Quick question: You’re choosing a nursing home for someone you love. Do you pick an independent non-profit facility, or a large for-profit chain?
What you choose can make a big difference.
Studies show not-for-profit nursing homes offer higher quality of care. An analysis of 82 studies comparing quality of care in for-profit and not-for-profit nursing facilities reported that nearly all the studies found higher quality, higher staffing, and fewer pressure sores in not-for-profit facilities.
The thorough review involved thousands of U.S. nursing homes and compared quality-of-care measurements in 82 individual studies that collected data from 1965 to 2003.
“The results are unequivocal and completely consistent with other studies comparing for-profit versus nonprofit care,” said Dr. Gordon Guyatt, author of the study, and a leader in evidence-based medicine.
This is good news for not-for-profit facilities such as Columbia Basin Care in The Dalles, but bad news for people living in areas with limited choices in facilities. In the U.S., nearly all nursing homes — 70 percent — are for-profit facilities, according to the Center for Disease Control.
In Oregon that number is even higher: 80 percent of nursing homes operate as for-profit facilities, with just 17 percent operating as not-for-profits, and 3 percent government-owned.
At the same time, Oregon’s elderly population is growing rapidly. By 2030, the number of people over age 85 — the age group most likely to need long-term care services — is expected to grow 66 percent.
Columbia Basin Care, located in The Dalles, is the region’s only community-owned, not-for-profit skilled nursing facility. Founded in 1964, Columbia Basin Care has served the community for over 50 years and employs over 80 people.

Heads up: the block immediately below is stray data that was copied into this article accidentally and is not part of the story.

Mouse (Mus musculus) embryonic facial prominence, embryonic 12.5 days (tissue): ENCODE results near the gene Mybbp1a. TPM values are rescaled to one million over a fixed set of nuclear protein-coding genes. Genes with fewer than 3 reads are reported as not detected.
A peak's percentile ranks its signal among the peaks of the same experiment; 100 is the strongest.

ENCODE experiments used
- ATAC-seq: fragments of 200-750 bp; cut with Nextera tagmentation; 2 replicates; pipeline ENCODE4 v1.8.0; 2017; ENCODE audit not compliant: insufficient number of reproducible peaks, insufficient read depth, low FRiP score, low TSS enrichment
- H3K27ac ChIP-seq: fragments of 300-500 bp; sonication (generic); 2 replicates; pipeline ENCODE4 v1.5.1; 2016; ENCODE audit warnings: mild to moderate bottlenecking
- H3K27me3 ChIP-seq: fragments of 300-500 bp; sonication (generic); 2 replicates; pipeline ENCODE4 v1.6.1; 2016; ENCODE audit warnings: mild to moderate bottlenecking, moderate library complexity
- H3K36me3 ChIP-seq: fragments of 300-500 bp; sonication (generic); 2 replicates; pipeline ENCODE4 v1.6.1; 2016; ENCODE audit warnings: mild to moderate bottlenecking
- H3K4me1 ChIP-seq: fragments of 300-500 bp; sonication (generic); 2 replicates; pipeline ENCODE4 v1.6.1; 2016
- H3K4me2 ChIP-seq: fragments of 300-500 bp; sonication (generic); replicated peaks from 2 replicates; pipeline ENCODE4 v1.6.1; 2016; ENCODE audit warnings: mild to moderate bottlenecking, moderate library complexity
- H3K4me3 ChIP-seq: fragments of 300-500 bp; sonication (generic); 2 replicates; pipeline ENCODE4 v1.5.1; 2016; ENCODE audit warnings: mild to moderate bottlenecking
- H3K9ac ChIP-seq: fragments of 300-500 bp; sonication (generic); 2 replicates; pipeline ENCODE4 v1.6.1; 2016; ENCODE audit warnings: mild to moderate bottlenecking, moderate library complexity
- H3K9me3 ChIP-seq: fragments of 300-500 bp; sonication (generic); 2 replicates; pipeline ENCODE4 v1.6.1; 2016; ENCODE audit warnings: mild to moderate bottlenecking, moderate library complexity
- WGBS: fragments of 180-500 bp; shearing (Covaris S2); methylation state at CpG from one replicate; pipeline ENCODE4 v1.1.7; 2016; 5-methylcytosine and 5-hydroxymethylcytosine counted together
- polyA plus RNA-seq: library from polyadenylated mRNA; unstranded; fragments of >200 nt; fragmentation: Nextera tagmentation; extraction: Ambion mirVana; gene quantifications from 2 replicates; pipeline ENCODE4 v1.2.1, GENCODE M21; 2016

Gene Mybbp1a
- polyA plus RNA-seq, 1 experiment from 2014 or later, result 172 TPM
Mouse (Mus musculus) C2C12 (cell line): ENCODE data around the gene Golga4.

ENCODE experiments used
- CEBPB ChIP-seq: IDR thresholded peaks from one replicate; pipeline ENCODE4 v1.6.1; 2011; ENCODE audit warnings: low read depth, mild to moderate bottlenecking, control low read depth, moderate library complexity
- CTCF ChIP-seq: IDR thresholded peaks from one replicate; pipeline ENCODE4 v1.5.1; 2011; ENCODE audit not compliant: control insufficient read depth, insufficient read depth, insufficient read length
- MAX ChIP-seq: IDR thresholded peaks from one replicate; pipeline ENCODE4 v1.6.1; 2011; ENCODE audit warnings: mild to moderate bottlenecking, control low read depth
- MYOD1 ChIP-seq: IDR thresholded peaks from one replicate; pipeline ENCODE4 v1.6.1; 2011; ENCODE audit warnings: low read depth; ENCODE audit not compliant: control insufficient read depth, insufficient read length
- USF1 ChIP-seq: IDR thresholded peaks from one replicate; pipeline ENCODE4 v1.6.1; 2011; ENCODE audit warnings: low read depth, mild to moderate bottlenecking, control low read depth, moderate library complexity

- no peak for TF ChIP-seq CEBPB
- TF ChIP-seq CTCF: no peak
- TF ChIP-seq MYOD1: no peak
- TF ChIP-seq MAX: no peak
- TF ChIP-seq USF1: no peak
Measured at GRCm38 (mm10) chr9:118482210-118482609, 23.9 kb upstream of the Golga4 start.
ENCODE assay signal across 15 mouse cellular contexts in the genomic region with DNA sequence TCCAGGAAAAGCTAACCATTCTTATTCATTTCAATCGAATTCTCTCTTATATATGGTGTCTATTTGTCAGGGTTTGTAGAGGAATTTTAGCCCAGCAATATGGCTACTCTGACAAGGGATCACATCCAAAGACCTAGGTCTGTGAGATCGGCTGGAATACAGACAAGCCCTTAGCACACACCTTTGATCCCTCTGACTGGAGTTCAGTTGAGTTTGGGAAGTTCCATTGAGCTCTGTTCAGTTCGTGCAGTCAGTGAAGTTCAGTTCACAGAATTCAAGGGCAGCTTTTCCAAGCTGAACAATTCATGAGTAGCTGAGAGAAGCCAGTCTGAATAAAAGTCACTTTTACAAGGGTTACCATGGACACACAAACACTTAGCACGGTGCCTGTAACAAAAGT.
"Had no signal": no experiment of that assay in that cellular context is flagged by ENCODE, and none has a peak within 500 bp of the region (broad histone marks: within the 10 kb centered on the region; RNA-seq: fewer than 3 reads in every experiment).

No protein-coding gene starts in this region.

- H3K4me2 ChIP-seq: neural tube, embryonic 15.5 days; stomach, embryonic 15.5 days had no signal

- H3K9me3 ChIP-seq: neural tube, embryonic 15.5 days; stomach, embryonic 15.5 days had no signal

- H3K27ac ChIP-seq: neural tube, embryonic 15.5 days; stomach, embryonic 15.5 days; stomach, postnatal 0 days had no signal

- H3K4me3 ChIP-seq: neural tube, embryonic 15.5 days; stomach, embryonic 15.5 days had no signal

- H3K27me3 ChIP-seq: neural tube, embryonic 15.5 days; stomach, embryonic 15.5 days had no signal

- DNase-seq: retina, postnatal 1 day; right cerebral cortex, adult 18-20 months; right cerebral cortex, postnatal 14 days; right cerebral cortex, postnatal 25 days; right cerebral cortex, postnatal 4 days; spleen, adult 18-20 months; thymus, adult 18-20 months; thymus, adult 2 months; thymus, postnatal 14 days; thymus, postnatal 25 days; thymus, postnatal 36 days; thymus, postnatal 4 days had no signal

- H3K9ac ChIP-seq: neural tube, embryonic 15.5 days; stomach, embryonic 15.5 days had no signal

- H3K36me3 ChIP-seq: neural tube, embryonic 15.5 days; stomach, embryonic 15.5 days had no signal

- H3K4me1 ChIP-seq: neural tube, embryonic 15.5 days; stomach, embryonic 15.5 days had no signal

The long-term care facility is run by a volunteer Board of Directors, comprised of individuals who live and work in The Dalles. Aidan Health Services, a management company, provides oversight and support. While Wasco County owns the building and grounds, Columbia Basin is an independent company with local control and decision-making authority. As a non-profit, there are no owners or investors, and funds are dedicated to facility upgrades and staff improvements to increase quality of life for residents.
“This is our community, our neighbors, and our families,” says Valerie Hiveley-Blatz, a geriatric nurse practitioner who serves as primary care provider for residents at Columbia Basin Care. “We get to know and care for every resident on an individual level. Our office is here, so we are able to respond to any need quickly. And every person here, from nurses to aides to the kitchen and housekeeping crew, wants what’s best for the residents.”
Most experts agree that a quality facility is based on staffing levels, and note that for-profit facilities — and particularly large corporate chains — often cut corners to save money and boost profits.
Nurses working in nonprofit nursing homes were significantly more satisfied with their jobs, according to a study of 900 registered nurses working in 300 skilled nursing facilities. A similar study show certified nursing assistants were more satisfied and preferred working in non-profit facilities.
“The for-profits don’t have enough staff,” said Toby Edelman, a senior policy attorney at the Center for Medicare Advocacy. Non-profits, he says, “staff at a higher level, and that’s why their care is generally better.”
Aubree Olmstead, executive director of Columbia Basin Care, acknowledges the gap. “The care and concern for our residents is genuine, and that makes such a difference,” she says.